Is Honda’s Lease-Only BEV Just Another ‘Compliance Car’?

  • Emma Sandler
  • June 13, 2017
  • 0

Honda‘s Clarity BEV model — slated to rollout in August — will be a “lease-only” offering, with availability in California and Oregon for now, the carmaker said yesterday.

The vehicle will be offered for $269 a month, on a three-year lease, with $1,730 of down payment. The range was reported to be around 80 miles. Because the all-electric Clarity is only available for lease and cannot be purchased, it is likely that the production volumes will be low—afterall, the automaker is only offering the vehicle in “select dealerships” in California and Oregon.

“We wanted to launch the Clarity Electric in these states to gain adoption. We will continue to evaluate the potential for adding additional markets in the future,” Natalie Kumaratne, a spokeswoman for Environment & Safety Public Relations at Honda, told Mobility Finance.

It appears as though the Clarity BEV is a “compliance car,” which is an industry term for vehicles produced in low volumes only to meet California regulations for zero-emission vehicles (as opposed to an OEM making a car to sell at scale), Joshua Goldman, a federal EV policy expert at the Union of Concerned Scientists, told Mobility Finance.

Compliance vehicles emerged in 2012 when California began requiring that carmakers of a certain size ensure that at least a portion of their volume comes from zero-emission vehicles (ZEV) –either battery electric cars or fuel cell electric vehicles — Goldman said, adding that this kind of requirement will go into larger effect beginning in 2018 in the additional states that signed onto the California ZEV program.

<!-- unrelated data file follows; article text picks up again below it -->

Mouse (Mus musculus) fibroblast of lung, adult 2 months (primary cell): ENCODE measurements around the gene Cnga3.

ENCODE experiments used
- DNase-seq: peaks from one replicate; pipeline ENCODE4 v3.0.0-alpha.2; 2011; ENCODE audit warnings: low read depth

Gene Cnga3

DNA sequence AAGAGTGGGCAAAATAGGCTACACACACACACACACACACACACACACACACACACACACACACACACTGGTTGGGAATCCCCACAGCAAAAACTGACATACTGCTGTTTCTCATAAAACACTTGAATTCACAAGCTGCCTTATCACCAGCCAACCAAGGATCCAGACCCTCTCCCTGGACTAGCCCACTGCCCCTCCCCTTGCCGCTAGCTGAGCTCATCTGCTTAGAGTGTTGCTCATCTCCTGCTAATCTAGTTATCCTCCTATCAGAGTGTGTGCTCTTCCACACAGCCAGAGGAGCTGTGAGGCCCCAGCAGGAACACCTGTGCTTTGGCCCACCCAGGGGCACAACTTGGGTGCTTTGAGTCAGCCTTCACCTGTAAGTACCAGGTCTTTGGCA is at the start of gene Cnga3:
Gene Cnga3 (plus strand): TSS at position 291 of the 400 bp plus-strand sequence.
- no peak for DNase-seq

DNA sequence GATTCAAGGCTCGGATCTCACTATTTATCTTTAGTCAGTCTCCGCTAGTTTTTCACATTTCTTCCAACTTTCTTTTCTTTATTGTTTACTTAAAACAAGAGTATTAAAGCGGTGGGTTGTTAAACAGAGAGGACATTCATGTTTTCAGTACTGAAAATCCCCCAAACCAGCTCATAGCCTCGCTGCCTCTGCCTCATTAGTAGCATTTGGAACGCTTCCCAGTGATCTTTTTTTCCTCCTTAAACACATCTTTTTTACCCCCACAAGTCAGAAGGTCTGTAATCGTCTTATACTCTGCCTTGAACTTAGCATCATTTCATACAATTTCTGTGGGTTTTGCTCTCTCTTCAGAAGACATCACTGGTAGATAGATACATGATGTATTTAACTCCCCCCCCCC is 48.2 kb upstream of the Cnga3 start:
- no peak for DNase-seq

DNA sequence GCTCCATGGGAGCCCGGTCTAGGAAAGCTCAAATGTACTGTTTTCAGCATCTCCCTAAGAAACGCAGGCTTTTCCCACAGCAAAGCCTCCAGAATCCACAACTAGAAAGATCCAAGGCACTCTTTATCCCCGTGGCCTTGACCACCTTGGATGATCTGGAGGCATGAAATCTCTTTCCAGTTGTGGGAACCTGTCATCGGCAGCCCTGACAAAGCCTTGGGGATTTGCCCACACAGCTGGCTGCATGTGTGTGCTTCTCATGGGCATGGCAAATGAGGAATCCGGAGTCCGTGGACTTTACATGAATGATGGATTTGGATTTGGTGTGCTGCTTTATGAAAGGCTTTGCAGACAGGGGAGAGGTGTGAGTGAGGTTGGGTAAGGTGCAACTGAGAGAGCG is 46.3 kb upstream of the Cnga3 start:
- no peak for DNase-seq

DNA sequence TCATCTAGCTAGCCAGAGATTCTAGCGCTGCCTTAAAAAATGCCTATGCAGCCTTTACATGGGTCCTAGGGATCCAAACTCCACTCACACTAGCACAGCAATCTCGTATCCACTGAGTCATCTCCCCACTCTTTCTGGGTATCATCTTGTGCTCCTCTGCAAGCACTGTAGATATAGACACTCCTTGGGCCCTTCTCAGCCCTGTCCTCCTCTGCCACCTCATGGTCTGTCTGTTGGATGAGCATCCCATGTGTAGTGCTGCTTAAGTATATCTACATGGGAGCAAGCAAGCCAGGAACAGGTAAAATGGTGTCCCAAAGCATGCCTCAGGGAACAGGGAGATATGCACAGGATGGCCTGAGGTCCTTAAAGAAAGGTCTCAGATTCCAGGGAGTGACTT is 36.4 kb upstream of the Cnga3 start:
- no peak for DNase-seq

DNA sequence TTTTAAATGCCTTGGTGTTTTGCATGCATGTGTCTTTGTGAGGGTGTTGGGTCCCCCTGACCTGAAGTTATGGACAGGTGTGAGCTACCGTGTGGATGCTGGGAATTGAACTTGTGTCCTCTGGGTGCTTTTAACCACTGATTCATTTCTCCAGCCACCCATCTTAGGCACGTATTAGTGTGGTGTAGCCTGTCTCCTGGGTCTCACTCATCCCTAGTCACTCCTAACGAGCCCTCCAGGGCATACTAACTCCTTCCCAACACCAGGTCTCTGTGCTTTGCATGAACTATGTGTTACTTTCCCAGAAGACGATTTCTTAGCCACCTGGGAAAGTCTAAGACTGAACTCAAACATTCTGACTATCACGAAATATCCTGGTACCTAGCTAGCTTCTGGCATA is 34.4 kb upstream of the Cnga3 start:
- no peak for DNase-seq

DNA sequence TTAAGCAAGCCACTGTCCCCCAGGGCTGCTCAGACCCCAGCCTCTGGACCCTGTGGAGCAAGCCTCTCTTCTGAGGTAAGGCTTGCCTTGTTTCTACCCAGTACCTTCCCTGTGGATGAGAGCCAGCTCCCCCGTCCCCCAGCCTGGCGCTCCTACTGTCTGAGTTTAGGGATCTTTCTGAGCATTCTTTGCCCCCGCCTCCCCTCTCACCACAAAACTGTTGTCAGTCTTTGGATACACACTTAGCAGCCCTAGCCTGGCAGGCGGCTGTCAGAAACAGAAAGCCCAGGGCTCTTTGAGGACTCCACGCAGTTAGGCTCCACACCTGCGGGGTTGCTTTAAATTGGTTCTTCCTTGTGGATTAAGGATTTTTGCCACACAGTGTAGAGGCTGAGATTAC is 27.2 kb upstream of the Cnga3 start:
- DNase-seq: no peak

OEMs have two options when faced with these regulations: they can either comply by producing a certain number of ZEV vehicles, or they can buy ZEV credits from another automaker that has secured them. Whether it is more cost efficient to produce a vehicle for compliance sake versus simply buying ZEV credits, is not a simple answer, Goldman said, because the economics of electric vehicles can vary. However, certain companies, like Tesla, have been able to stay afloat for so long because they can sell their ZEV credits.

There are tell-tale signs that the Clarity BEV is a compliance car, in that it only offers 80-89 miles on a full charge, while the existing technology allows for far superior BEV vehicles, as exhibited by the Nissan Leaf, which offers 107 miles, and the Bolt EV, which offers 238 miles. Another sign is that the Clarity EV is priced higher than vehicles with longer battery range, like the Nissan Leaf which is about ~$199 for 36 months.

“We believe our marketing strategy is the right approach at this time,” Kumaratne said.

Compliance cars appear to be a topic of tension for some automakers, such as Fiat, with its Fiat 500e electric car.

“I hope you don’t buy it, because every time I sell one it costs me $14,000,” Sergio Marchionne, Fiat Chrysler Automobiles chief executive, said to an audience at the Brookings Institution. “I will sell the (minimum) of what I need to sell and not one more,” he added.

Many automakers have been very reluctant to sell EVs because they haven’t seen stable policy on those vehicles. Plus, automakers can have the biggest profit margins on SUVs and pickup trucks, Goldman said, adding, however, that OEMs like Chevrolet, Tesla, Nissan, and BMW are leaders nationwide in EV technology and production.

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